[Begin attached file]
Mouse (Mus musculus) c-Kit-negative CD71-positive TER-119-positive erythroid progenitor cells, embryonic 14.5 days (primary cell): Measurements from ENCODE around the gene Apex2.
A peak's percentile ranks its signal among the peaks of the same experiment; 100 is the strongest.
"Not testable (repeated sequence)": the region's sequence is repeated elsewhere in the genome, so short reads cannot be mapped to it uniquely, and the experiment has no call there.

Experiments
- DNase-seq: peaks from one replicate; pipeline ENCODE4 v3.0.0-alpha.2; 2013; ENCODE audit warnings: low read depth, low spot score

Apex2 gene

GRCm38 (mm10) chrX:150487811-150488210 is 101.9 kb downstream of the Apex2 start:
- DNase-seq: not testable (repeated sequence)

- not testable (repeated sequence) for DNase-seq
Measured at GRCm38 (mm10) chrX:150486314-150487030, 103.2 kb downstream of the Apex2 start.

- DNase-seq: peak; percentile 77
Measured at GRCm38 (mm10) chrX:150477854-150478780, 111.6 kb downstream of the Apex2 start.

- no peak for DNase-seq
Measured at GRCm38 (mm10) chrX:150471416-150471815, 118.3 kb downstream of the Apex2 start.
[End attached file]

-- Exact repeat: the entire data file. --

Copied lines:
Mouse (Mus musculus) c-Kit-negative CD71-positive TER-119-positive erythroid progenitor cells, embryonic 14.5 days (primary cell): Measurements from ENCODE around the gene Apex2.
A peak's percentile ranks its signal among the peaks of the same experiment; 100 is the strongest.
"Not testable (repeated sequence)": the region's sequence is repeated elsewhere in the genome, so short reads cannot be mapped to it uniquely, and the experiment has no call there.

Experiments
- DNase-seq: peaks from one replicate; pipeline ENCODE4 v3.0.0-alpha.2; 2013; ENCODE audit warnings: low read depth, low spot score

Apex2 gene

GRCm38 (mm10) chrX:150487811-150488210 is 101.9 kb downstream of the Apex2 start:
- DNase-seq: not testable (repeated sequence)

- not testable (repeated sequence) for DNase-seq
Measured at GRCm38 (mm10) chrX:150486314-150487030, 103.2 kb downstream of the Apex2 start.

- DNase-seq: peak; percentile 77
Measured at GRCm38 (mm10) chrX:150477854-150478780, 111.6 kb downstream of the Apex2 start.

- no peak for DNase-seq
Measured at GRCm38 (mm10) chrX:150471416-150471815, 118.3 kb downstream of the Apex2 start.